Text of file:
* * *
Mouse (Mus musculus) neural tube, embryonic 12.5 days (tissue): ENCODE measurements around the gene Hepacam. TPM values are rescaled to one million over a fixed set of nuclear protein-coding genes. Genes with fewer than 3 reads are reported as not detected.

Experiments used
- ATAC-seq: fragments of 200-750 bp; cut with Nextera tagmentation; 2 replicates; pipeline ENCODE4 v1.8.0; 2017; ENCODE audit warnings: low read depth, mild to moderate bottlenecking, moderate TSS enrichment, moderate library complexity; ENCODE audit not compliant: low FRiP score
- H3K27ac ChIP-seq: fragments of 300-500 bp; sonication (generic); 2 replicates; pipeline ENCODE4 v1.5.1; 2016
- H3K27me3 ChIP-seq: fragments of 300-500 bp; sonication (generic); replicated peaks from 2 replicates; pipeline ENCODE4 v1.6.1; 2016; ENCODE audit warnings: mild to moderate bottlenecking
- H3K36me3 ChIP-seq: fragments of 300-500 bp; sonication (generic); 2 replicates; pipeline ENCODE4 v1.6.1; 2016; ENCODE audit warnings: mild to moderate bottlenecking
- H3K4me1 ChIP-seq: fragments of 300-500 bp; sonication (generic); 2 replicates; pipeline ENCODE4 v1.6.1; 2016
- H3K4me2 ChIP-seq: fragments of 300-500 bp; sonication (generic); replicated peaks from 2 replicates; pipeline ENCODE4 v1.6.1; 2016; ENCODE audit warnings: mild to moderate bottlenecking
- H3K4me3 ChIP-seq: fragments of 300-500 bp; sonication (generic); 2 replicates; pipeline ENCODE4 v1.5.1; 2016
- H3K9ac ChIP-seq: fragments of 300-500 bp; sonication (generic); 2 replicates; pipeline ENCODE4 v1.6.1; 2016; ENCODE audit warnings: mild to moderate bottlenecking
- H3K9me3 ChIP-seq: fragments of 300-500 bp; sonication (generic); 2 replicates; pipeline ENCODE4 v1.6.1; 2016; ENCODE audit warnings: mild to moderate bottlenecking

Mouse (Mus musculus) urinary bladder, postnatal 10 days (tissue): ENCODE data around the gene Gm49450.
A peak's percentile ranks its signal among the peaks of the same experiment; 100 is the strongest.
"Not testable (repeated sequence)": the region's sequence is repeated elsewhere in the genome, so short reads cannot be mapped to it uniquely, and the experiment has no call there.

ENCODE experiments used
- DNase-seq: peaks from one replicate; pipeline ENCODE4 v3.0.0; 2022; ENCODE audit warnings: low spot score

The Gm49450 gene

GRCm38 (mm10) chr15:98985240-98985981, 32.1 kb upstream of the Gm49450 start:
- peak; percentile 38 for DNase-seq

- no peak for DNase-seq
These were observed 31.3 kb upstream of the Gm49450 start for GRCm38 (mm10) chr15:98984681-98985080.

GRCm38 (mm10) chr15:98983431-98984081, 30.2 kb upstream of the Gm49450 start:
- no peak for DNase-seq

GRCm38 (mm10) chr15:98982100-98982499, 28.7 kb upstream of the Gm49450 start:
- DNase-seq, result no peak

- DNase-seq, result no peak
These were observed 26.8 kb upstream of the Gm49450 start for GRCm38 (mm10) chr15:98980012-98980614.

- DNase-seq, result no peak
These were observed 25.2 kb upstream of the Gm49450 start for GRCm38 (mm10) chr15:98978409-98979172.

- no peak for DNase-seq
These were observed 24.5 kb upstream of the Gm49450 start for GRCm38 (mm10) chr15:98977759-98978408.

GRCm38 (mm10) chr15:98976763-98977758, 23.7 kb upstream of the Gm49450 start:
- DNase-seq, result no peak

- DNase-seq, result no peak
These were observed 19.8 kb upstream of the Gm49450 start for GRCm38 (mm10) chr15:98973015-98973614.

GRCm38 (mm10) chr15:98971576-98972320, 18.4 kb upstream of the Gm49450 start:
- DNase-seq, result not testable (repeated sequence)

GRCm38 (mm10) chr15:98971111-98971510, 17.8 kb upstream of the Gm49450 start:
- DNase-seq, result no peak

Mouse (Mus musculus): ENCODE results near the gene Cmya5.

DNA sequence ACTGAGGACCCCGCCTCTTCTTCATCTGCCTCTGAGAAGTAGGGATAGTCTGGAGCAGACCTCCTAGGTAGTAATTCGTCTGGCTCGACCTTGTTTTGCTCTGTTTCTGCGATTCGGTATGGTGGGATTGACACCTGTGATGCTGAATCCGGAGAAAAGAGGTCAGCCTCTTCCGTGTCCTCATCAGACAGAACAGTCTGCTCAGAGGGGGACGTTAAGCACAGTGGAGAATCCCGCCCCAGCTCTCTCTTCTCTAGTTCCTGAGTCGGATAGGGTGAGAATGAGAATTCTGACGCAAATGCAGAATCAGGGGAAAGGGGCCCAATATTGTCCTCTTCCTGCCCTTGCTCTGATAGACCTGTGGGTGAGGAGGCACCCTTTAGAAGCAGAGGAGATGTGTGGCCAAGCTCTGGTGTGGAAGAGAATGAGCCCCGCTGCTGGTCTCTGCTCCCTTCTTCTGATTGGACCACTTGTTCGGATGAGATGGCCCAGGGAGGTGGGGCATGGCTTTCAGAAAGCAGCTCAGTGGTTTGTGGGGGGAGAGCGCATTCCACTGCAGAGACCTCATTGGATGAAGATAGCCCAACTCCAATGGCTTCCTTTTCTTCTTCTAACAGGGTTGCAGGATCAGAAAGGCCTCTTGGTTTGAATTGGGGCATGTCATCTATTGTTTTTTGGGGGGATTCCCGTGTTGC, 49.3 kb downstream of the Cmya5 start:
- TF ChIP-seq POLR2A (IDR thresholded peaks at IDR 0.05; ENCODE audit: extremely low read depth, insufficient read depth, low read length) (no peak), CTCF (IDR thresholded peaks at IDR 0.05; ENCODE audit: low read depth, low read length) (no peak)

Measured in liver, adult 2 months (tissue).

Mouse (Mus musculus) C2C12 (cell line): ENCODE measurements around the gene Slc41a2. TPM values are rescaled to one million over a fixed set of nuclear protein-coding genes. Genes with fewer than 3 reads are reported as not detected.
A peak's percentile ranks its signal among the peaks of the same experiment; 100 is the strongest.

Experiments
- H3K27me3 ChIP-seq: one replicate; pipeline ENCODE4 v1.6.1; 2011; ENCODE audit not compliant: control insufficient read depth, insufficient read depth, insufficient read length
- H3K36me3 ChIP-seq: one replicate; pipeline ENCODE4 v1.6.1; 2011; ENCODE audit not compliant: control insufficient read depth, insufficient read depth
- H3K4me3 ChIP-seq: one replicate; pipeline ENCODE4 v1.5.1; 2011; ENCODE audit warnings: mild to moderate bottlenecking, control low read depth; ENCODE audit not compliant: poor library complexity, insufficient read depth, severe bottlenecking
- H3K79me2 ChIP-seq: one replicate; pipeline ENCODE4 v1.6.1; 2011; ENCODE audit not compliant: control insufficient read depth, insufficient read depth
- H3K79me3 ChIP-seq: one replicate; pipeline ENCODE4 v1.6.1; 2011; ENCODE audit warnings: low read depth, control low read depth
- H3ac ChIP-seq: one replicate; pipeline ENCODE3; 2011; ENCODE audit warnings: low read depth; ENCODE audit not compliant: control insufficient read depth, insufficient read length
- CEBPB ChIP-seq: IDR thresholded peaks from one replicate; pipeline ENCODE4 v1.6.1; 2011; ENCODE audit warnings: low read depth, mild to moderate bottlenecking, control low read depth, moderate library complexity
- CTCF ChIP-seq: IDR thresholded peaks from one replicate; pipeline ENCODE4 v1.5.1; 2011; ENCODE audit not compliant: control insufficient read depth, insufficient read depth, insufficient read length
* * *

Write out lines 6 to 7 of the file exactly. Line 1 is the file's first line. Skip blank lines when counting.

- H3K36me3 ChIP-seq: fragments of 300-500 bp; sonication (generic); 2 replicates; pipeline ENCODE4 v1.6.1; 2016; ENCODE audit warnings: mild to moderate bottlenecking
- H3K4me1 ChIP-seq: fragments of 300-500 bp; sonication (generic); 2 replicates; pipeline ENCODE4 v1.6.1; 2016